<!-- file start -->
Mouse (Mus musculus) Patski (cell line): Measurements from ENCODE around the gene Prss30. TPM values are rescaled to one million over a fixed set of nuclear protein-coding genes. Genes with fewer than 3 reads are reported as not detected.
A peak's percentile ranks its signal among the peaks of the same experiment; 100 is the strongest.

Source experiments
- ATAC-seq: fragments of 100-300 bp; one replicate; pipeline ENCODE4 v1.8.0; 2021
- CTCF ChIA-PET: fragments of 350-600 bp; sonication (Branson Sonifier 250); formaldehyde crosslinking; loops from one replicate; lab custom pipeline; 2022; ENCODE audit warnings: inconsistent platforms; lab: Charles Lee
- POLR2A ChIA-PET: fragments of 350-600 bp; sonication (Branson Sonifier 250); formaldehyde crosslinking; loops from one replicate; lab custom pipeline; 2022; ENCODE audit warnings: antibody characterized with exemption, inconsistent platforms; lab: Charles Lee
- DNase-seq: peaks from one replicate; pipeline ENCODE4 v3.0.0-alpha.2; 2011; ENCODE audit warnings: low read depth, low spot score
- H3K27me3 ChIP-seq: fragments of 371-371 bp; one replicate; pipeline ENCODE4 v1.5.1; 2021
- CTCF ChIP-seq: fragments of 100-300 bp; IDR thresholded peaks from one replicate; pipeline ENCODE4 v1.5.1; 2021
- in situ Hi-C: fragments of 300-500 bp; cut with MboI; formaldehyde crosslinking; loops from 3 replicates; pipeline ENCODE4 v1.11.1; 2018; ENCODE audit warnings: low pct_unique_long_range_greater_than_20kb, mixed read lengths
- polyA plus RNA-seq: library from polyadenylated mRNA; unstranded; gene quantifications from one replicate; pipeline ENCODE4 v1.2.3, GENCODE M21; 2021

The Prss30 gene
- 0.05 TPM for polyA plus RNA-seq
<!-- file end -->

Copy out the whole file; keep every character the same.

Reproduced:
Mouse (Mus musculus) Patski (cell line): Measurements from ENCODE around the gene Prss30. TPM values are rescaled to one million over a fixed set of nuclear protein-coding genes. Genes with fewer than 3 reads are reported as not detected.
A peak's percentile ranks its signal among the peaks of the same experiment; 100 is the strongest.

Source experiments
- ATAC-seq: fragments of 100-300 bp; one replicate; pipeline ENCODE4 v1.8.0; 2021
- CTCF ChIA-PET: fragments of 350-600 bp; sonication (Branson Sonifier 250); formaldehyde crosslinking; loops from one replicate; lab custom pipeline; 2022; ENCODE audit warnings: inconsistent platforms; lab: Charles Lee
- POLR2A ChIA-PET: fragments of 350-600 bp; sonication (Branson Sonifier 250); formaldehyde crosslinking; loops from one replicate; lab custom pipeline; 2022; ENCODE audit warnings: antibody characterized with exemption, inconsistent platforms; lab: Charles Lee
- DNase-seq: peaks from one replicate; pipeline ENCODE4 v3.0.0-alpha.2; 2011; ENCODE audit warnings: low read depth, low spot score
- H3K27me3 ChIP-seq: fragments of 371-371 bp; one replicate; pipeline ENCODE4 v1.5.1; 2021
- CTCF ChIP-seq: fragments of 100-300 bp; IDR thresholded peaks from one replicate; pipeline ENCODE4 v1.5.1; 2021
- in situ Hi-C: fragments of 300-500 bp; cut with MboI; formaldehyde crosslinking; loops from 3 replicates; pipeline ENCODE4 v1.11.1; 2018; ENCODE audit warnings: low pct_unique_long_range_greater_than_20kb, mixed read lengths
- polyA plus RNA-seq: library from polyadenylated mRNA; unstranded; gene quantifications from one replicate; pipeline ENCODE4 v1.2.3, GENCODE M21; 2021

The Prss30 gene
- 0.05 TPM for polyA plus RNA-seq